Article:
“Only buy something that you’d be perfectly happy to hold if the market shut down for 10 years.”
— Warren Buffett
The Warren Buffett investment philosophy calls for a long-term investment horizon, where a decade-long holding period, or even longer, would fit right into the strategy. How would such a strategy have worked out for an investment into Macy’s Inc (NYSE: M)? Today, we examine the outcome of a decade-long investment into the stock back in 2010.
|Average annual return:||4.07%|
As we can see, the decade-long investment result worked out as follows, with an annualized rate of return of 4.07%. This would have turned a $10K investment made 10 years ago into $14,902.38 today (as of 01/09/2020). On a total return basis, that’s a result of 48.98% (something to think about: how might M shares perform over the next 10 years?). [These numbers were computed with the Dividend Channel DRIP Returns Calculator.]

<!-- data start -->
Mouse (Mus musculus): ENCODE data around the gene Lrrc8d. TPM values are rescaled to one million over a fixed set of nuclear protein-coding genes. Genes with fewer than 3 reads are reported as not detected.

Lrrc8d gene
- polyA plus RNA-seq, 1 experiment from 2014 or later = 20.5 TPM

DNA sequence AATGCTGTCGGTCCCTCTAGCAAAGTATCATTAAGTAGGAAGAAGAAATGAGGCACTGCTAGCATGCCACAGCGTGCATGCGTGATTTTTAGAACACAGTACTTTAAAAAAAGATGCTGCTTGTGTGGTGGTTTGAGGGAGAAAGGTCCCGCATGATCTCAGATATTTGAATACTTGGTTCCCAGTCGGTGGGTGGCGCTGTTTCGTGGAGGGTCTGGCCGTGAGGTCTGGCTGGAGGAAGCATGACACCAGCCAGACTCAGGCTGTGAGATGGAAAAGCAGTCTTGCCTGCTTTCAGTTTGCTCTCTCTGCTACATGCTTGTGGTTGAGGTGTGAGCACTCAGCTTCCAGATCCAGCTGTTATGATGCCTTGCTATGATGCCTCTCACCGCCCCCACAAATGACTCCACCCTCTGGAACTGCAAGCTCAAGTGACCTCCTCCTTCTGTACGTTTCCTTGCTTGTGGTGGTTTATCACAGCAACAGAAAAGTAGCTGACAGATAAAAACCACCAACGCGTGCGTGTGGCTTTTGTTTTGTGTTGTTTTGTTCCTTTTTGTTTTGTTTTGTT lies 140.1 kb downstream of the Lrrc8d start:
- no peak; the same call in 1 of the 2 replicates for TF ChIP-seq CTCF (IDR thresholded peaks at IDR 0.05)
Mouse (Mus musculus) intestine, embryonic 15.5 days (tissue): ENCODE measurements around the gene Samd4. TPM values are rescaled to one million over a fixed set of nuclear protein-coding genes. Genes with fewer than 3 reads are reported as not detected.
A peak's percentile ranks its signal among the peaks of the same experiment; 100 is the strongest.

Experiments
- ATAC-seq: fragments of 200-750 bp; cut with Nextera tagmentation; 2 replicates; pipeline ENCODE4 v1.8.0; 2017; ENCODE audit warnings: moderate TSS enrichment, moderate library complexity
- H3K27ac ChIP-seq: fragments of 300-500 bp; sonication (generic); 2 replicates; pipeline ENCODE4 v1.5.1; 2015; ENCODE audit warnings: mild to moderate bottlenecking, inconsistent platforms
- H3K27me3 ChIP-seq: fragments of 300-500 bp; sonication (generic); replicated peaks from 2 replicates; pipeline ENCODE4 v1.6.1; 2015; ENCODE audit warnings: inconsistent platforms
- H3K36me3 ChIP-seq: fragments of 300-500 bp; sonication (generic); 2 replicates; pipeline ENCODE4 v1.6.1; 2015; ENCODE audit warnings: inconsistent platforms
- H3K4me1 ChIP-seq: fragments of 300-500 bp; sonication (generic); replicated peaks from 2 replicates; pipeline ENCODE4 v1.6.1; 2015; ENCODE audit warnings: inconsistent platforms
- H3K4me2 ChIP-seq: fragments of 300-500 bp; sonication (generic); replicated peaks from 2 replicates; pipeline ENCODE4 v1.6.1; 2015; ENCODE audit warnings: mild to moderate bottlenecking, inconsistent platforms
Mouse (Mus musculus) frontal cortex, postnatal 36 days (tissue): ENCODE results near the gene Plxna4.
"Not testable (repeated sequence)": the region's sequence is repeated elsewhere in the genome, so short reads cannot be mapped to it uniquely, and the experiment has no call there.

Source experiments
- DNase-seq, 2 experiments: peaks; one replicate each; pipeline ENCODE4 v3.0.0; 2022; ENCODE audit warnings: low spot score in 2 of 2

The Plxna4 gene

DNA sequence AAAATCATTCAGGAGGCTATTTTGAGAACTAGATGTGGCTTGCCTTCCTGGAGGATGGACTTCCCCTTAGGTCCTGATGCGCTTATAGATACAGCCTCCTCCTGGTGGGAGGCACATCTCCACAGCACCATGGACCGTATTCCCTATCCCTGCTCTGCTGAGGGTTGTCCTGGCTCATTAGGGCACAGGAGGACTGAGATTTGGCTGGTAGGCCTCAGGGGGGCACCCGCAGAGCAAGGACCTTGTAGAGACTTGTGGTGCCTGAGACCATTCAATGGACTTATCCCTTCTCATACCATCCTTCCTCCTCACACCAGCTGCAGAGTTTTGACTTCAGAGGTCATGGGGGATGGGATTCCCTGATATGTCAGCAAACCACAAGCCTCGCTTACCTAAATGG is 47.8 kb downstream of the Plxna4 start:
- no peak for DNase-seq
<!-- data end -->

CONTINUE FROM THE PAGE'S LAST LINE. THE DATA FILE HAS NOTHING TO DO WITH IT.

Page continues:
Notice that Macy’s Inc paid investors a total of $10.91/share in dividends over the 10 holding period, marking a second component of the total return beyond share price change alone. Much like watering a tree, reinvesting dividends can help an investment to grow over time — for the above calculations we assume dividend reinvestment (and for this exercise the closing price on ex-date is used for the reinvestment of a given dividend).
Based upon the most recent annualized dividend rate of 1.51/share, we calculate that M has a current yield of approximately 8.53%. Another interesting datapoint we can examine is ‘yield on cost’ — in other words, we can express the current annualized dividend of 1.51 against the original $16.62/share purchase price. This works out to a yield on cost of 51.32%.
Here’s one more great investment quote before you go:
“The investor’s chief problem, even his worst enemy, is likely to be himself.” — Benjamin Graham